The investigations regarding the first to fifth IMA in the literature are relatively rare. The normal values of this angle are between 14° to 35° [24]. The foot width can be evaluated using this angle measurement, especially in pathological conditions such as the bunionette deformity (Taylor’s bunion) [25,26]. Price stated that the first to fifth IMA is a more reliable indicator of first metatarsal varus deformity than the first to second IMA in patients with HV [27]. In a more recent study concerning the changes in the radiographic appearance during weight-bearing and non-weight-bearing in patients with HV, Gong et al. claimed that there was an increase of the angles’ values on weight-bearing X-rays, and there was a moderate relationship between the changes noted in the first to second IMA, the first to fifth IMA, and the degree of the HV deformity. He concluded that the pain under the first metatarsal head of HV is influenced positively by the first to second and first to fifth IMAs [28]. In our study, we found a statistically significant difference between the groups of HV feet and normal feet regarding the first to fifth IMA, but, at the same time, the mean value of that angle was normal in both groups. Such a finding suggests that the foot width is increased in a patient with HV. However, the assessment of first to fifth IMA does not constitute a reliable and useful tool for the determination of the degree of HV deformity.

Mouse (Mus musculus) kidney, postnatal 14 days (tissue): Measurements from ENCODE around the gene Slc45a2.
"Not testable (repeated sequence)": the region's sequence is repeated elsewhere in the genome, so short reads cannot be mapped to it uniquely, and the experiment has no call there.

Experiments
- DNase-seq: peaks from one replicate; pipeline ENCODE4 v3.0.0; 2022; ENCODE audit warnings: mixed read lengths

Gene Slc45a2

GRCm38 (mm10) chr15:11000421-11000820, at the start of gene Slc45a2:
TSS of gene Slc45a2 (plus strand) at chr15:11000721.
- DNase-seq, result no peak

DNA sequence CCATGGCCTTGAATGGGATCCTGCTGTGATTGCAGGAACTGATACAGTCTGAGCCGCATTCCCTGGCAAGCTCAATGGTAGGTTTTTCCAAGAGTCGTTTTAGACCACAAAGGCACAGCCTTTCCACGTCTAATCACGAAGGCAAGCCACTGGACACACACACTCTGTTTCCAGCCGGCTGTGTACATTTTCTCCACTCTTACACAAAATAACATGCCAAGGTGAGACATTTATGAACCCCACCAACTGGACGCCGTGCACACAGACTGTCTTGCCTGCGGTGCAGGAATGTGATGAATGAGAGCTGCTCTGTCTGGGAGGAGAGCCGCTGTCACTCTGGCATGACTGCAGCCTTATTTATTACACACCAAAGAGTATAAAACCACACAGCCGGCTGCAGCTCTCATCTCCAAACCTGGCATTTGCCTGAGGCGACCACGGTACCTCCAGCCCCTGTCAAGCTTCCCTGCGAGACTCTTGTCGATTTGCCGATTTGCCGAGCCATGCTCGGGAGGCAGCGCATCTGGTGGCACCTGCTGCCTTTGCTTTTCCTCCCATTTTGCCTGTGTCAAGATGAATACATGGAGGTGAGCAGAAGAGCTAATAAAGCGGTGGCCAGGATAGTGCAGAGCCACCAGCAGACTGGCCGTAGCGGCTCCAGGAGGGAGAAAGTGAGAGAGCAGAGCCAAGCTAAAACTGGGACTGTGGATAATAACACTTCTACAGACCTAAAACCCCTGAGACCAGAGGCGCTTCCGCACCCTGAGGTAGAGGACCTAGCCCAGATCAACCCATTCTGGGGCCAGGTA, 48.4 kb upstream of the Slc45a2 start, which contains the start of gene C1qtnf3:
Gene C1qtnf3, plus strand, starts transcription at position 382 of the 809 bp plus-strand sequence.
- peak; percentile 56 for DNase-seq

Conclusions

The HVA, the first to second IMA, the first to fifth IMA, and the orientation of the sesamoid ossicles differed between cadaveric feet with HV and those without HV. While the round shape of the first metatarsal head was more common in the HV group, there was no statistically significant difference of the first metatarsal head shape between the HV and control groups.